emergencies in the April 30 National Day of Action.
FREE SCIENCE LEARNING APP
The Great Outdoors in the Palm of Your Hand
Released in honor of Earth Month and in conjunction with the April 18th nationwide release of the new movie Bears, this free new app - Disneynature Explore - combines an augmented reality experience with animal behavior game play to encourage children ages 4-8 to get outside and connect with nature.
The technology allows 3-D images of animals to appear in the camera's viewer, providing wild adventures in a child's own backyard. View surroundings through a
butterfly’s eyes, follow tracks along with the bear to find its cub, and crack a
nut like a chimpanzee. Additional features we like: Spanish option, suggestions for outdoor play, photo journal capabilities, and fun sound effects. Check out the accompanying educator guide.
is no profession more essential than that of an educator, and it's time
for all of us to embrace and celebrate their importance and
contribution to America's children."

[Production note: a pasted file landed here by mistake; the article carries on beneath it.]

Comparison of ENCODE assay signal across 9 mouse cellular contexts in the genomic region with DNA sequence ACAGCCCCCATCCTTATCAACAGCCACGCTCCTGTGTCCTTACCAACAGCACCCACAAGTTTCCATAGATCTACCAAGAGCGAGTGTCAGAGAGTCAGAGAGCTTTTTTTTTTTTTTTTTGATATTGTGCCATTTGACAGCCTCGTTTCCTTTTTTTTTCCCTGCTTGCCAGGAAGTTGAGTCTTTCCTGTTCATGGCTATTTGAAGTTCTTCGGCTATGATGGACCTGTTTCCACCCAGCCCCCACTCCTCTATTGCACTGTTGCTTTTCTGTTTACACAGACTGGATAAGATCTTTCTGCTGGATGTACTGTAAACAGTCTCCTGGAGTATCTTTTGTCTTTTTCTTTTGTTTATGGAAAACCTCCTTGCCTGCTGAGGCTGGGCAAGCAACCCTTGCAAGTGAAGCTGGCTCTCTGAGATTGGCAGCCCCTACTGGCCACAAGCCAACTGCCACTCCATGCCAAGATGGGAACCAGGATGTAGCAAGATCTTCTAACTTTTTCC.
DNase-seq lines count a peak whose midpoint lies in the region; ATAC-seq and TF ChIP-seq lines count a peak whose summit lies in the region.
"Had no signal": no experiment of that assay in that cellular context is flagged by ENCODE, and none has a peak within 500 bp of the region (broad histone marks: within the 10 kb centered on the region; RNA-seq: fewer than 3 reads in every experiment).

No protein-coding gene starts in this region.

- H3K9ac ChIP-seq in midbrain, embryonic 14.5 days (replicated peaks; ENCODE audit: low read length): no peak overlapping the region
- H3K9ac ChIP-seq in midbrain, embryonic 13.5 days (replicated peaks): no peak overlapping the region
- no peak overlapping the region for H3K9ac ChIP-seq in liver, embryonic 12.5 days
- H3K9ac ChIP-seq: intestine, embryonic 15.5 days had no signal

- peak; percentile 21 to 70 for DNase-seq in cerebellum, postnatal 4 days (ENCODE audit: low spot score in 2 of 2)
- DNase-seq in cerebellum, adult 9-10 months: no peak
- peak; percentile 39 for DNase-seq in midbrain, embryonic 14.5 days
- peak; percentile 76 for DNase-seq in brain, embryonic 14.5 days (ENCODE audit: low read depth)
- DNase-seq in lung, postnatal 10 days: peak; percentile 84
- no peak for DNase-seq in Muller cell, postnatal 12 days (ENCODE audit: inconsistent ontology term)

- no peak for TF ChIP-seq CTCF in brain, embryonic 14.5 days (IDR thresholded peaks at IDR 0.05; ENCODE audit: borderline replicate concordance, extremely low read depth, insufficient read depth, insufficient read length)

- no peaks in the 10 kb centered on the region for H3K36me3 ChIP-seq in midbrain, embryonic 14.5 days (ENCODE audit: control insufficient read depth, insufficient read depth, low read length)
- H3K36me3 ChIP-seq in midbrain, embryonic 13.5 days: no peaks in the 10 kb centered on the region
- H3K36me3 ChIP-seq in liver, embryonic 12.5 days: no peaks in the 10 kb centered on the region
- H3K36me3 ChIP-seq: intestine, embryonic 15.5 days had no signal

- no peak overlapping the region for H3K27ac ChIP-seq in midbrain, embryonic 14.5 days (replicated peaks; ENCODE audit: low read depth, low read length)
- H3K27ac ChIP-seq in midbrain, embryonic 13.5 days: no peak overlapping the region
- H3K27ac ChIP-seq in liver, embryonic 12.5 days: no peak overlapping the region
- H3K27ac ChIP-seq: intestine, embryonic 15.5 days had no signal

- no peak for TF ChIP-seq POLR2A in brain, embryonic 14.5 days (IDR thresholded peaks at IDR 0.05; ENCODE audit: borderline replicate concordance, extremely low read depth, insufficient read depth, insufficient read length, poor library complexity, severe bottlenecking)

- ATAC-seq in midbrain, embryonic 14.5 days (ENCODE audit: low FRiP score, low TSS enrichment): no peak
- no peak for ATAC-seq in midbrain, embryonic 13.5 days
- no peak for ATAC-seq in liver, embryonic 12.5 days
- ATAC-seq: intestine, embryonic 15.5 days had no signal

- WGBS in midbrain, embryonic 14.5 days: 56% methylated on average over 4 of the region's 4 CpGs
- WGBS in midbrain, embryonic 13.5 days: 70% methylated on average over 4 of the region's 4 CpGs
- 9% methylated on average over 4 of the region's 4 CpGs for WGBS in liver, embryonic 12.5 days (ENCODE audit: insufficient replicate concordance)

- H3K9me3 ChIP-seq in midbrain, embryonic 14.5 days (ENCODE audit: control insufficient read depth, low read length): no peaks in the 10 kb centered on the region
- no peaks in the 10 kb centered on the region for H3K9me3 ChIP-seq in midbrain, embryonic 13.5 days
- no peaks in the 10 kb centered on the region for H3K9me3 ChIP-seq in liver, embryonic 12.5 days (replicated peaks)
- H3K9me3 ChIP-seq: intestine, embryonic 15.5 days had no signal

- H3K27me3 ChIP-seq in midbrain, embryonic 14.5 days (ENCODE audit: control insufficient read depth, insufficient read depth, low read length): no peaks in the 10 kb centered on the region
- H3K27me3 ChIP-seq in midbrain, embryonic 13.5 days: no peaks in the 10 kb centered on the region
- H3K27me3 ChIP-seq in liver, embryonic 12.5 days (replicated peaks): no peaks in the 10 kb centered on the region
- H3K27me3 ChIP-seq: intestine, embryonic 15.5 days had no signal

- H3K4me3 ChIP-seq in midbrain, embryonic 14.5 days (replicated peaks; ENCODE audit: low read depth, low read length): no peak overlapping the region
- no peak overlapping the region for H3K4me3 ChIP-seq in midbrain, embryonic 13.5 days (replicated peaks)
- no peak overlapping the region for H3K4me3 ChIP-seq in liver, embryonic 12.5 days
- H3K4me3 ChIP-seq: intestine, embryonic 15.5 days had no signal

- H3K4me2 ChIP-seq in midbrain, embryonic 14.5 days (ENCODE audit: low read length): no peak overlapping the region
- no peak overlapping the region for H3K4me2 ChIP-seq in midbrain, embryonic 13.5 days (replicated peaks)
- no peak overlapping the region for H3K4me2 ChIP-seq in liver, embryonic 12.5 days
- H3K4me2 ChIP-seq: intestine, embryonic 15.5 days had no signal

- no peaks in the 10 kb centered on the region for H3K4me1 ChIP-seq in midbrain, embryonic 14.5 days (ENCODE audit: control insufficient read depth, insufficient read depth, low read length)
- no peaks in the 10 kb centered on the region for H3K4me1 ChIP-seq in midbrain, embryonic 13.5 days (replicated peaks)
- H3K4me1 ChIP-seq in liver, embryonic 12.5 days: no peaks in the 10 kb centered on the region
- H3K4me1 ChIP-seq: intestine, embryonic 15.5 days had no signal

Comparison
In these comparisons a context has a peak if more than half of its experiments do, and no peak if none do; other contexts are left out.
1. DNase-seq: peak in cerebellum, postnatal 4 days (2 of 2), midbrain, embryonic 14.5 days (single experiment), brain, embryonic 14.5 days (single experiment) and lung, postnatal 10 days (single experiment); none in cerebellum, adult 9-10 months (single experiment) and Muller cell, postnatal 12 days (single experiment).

Queen Latifah, who narrated TEACH, a CBS documentary about the teaching profession.
Read about Gail Ruscetta, who changed her career at age 57. Ruscetta teaches English language learners in Alexandria, Va. She is profiled in an article that includes resources for those considering teaching as a second or third career (Rich, NY Times).
The Cost of For-Profit Colleges
72% of for-profit career programs produce
graduates who earn less than high school dropouts
Cited by Sophie Quinton in her article, "Will a For-Profit Degree Get You a Job?" (National Journal).
Quinton writes, "New data from the Education Department suggest that for-profit schools usually
don't deliver on their promises to prepare students for successful careers. Of